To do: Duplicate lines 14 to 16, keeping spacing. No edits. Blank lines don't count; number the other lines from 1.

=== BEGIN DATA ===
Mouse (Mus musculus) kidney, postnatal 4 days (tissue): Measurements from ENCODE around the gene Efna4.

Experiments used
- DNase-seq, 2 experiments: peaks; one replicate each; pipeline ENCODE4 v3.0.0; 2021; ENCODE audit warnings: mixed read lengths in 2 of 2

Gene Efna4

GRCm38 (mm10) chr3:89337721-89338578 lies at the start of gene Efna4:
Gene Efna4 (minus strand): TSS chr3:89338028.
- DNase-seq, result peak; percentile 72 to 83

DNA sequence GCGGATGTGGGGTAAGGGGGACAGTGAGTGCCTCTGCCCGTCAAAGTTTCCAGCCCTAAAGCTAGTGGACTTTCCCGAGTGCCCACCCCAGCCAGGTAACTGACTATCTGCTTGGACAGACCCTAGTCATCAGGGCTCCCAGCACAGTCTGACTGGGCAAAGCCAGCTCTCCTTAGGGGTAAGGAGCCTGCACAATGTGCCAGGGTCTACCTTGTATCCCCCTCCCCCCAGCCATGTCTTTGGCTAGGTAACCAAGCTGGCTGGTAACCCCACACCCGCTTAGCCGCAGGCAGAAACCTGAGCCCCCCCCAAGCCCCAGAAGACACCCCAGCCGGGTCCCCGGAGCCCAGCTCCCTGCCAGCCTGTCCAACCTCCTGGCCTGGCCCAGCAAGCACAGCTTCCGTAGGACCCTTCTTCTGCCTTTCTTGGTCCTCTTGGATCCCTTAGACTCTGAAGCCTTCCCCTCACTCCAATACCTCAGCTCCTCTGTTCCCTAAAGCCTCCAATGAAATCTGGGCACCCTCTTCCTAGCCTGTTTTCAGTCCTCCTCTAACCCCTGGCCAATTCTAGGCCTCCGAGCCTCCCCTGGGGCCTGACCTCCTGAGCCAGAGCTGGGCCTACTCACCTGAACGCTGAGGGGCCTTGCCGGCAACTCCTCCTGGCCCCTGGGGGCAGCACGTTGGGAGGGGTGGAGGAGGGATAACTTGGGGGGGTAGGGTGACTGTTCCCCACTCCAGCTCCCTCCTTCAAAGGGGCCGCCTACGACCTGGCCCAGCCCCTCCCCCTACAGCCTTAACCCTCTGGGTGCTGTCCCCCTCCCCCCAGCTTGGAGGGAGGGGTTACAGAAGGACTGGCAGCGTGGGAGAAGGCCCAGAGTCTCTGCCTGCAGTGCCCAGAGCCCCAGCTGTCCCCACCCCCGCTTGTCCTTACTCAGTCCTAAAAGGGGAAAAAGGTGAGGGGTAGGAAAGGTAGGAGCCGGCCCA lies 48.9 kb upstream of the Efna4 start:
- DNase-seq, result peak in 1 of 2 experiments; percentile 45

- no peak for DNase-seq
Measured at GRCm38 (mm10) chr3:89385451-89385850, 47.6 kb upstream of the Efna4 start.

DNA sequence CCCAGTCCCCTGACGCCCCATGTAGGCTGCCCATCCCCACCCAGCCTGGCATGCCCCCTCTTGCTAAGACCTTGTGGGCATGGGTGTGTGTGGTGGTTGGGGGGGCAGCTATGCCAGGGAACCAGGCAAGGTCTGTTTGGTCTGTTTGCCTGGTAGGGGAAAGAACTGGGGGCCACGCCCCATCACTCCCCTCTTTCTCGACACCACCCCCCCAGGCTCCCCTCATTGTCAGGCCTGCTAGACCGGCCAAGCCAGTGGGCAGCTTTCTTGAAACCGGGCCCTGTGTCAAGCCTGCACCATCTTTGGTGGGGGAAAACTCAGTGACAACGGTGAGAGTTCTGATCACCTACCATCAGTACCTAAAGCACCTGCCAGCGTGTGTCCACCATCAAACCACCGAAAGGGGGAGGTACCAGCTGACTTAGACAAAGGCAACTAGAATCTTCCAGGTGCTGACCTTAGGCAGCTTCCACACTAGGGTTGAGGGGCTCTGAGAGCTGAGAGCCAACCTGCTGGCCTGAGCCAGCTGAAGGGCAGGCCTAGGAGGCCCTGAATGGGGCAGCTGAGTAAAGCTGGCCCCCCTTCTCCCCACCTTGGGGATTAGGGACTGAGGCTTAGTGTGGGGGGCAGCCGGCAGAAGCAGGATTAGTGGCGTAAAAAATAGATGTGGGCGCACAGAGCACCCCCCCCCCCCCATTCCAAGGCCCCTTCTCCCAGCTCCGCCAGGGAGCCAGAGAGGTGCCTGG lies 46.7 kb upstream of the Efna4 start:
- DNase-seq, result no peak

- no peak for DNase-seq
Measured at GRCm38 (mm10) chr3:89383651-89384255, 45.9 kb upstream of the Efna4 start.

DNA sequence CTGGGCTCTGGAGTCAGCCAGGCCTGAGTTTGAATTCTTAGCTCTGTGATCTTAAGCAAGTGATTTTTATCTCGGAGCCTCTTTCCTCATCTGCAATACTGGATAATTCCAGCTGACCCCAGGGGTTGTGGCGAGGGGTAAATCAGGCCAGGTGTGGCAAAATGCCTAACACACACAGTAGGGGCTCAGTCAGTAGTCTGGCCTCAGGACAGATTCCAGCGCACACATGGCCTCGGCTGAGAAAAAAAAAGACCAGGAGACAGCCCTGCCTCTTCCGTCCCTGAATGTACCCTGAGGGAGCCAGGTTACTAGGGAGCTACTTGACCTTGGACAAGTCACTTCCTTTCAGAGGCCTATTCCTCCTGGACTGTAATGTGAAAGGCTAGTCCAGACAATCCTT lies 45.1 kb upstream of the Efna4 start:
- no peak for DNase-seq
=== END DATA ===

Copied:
- no peak for DNase-seq
Measured at GRCm38 (mm10) chr3:89383651-89384255, 45.9 kb upstream of the Efna4 start.

DNA sequence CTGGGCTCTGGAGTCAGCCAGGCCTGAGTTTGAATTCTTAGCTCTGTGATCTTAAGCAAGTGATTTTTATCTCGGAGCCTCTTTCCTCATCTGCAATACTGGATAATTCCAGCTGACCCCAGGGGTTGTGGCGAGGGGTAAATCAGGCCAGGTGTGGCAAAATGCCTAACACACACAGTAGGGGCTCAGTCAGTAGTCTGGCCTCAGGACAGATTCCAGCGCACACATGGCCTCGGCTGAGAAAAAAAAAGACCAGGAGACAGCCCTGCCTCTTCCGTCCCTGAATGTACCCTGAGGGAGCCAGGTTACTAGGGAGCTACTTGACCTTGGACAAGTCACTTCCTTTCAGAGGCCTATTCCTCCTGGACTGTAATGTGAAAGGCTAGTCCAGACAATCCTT lies 45.1 kb upstream of the Efna4 start: